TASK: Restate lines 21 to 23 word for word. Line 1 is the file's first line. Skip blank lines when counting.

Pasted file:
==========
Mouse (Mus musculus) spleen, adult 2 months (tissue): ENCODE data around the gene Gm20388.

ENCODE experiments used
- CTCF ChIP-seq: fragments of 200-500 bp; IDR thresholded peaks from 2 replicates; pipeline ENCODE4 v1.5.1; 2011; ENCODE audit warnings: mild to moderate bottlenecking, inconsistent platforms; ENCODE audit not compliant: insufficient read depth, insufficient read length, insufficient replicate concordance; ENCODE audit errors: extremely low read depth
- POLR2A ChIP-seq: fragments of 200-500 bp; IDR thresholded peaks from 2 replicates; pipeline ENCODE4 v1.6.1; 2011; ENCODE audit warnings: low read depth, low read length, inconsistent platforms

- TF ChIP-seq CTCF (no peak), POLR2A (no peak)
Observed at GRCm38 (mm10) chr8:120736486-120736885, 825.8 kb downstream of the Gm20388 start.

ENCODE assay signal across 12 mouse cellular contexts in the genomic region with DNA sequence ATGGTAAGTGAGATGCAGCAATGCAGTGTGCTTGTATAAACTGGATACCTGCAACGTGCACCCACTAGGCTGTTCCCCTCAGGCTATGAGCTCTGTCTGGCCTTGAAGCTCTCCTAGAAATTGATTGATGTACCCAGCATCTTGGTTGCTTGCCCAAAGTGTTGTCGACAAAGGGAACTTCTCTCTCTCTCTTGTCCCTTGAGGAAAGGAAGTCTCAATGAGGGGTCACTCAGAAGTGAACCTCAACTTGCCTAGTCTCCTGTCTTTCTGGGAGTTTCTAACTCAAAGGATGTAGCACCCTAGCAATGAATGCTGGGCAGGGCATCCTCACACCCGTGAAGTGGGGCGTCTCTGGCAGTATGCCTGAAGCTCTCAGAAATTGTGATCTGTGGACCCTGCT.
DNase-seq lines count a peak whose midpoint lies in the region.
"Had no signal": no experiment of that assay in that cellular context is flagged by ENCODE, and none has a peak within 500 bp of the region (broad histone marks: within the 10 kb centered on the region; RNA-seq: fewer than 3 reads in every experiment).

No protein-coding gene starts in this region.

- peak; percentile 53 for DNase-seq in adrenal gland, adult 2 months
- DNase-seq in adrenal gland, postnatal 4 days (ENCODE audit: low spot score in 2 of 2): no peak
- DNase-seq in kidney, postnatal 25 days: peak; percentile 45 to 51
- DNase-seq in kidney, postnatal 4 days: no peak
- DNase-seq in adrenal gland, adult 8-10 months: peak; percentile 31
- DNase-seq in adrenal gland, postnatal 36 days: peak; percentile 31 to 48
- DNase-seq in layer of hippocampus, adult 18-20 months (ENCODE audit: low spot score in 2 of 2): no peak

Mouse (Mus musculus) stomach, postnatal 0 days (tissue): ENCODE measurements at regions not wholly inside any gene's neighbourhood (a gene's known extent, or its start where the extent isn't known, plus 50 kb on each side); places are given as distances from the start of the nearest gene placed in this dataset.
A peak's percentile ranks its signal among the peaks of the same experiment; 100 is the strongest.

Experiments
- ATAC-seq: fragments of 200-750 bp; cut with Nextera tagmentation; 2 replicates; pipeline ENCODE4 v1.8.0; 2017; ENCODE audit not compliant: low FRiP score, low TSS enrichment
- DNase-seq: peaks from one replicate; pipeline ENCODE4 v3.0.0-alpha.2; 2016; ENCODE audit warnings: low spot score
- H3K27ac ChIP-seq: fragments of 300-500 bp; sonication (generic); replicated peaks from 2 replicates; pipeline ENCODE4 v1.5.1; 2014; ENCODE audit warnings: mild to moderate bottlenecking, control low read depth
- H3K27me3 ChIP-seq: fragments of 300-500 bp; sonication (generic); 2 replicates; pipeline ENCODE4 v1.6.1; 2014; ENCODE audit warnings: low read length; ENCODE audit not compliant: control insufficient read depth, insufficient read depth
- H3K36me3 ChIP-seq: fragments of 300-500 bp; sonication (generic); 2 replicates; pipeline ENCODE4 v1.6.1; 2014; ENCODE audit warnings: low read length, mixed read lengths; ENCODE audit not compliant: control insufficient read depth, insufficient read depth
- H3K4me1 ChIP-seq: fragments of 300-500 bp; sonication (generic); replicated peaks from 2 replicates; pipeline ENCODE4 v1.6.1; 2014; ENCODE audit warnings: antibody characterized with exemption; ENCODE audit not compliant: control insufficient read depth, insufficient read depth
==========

- ATAC-seq: fragments of 200-750 bp; cut with Nextera tagmentation; 2 replicates; pipeline ENCODE4 v1.8.0; 2017; ENCODE audit not compliant: low FRiP score, low TSS enrichment
- DNase-seq: peaks from one replicate; pipeline ENCODE4 v3.0.0-alpha.2; 2016; ENCODE audit warnings: low spot score
- H3K27ac ChIP-seq: fragments of 300-500 bp; sonication (generic); replicated peaks from 2 replicates; pipeline ENCODE4 v1.5.1; 2014; ENCODE audit warnings: mild to moderate bottlenecking, control low read depth